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Martin Luther King's Last Speech Discussed Our First Amendment

Today America celebrates the life and work of the Rev. Dr. Martin Luther King, Jr. King is known to just about every American today, from the smallest schoolchild to the elderly, for his fight against segregation and institutionalized racism. It is less well known, however, that he had many things to say during his life about freedom of speech and the other guarantees in our First Amendment.

King was assassinated in Memphis on April 4, 1968. The day before, he delivered a speech (it would be his last) at the Church of God in Christ's headquarters building in Memphis, which is now generally known as the "I've Been to the Mountaintop" speech. About halfway through, when discussing a court injunction forbidding a planned rally and march on April 8, King had this to say about the first freedoms guaranteed in the Bill of Rights:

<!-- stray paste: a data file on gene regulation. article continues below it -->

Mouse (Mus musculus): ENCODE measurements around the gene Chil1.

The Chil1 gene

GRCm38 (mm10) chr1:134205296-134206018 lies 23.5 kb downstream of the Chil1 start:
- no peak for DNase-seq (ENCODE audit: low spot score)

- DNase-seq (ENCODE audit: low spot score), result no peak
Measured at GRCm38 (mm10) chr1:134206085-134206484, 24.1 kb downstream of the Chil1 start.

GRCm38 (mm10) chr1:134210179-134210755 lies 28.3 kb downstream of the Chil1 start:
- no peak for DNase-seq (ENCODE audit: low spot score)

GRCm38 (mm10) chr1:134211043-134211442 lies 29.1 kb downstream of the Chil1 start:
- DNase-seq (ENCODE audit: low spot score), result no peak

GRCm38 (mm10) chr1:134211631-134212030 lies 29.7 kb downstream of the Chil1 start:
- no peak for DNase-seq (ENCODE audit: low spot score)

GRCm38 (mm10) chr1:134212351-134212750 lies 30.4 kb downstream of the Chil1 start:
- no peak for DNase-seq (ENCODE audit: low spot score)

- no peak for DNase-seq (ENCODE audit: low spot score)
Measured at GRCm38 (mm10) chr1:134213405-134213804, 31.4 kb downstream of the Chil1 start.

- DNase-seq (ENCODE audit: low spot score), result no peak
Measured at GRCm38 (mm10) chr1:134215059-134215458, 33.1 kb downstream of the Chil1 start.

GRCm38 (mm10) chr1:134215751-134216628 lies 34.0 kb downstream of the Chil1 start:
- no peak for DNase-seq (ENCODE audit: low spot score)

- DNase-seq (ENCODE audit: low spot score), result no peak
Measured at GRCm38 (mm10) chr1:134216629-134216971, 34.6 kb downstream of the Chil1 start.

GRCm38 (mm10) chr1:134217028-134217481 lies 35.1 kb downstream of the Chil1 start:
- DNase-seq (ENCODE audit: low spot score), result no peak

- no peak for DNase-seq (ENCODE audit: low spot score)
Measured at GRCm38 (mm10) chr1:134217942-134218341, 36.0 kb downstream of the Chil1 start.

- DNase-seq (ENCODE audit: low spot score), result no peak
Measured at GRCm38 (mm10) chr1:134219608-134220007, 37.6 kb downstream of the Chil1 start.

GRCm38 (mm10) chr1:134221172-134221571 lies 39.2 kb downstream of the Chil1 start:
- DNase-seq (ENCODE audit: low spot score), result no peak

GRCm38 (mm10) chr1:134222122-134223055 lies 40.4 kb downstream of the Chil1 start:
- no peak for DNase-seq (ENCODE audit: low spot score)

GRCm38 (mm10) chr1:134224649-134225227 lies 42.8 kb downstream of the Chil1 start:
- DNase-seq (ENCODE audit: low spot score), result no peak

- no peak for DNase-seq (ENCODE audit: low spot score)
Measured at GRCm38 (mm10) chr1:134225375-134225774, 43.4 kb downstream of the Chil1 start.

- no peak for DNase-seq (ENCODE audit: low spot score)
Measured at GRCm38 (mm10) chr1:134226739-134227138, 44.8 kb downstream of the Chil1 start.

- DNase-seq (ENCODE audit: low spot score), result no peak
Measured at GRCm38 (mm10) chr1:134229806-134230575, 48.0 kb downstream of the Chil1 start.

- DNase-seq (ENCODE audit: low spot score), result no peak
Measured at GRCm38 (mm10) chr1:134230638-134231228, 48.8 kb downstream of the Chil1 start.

Now about injunctions. We have an injunction and we're going into court tomorrow morning to fight this illegal, unconstitutional injunction. All we say to America is to be true to what you said on paper. If I lived in China or even Russia, or any totalitarian country, maybe I could understand some of these illegal injunctions. Maybe I could understand the denial of certain basic First Amendment privileges, because they haven't committed themselves to that over there. But somewhere I read of the freedom of assembly. Somewhere I read of the freedom of speech. Somewhere I read of the freedom of press. Somewhere I read that the greatness of America is the right to protest for right. And so just as I say we aren't going to let any dogs or water hoses turn us around, we aren't going to let any injunction turn us around.

On this Martin Luther King, Jr. Day, we urge students, faculty, and administrators to read King's words about the First Amendment and use them to inform their attitudes and policies dealing with these most fundamental freedoms. I can assure you that FIRE, for its part, will continue to be inspired by King's wisdom.

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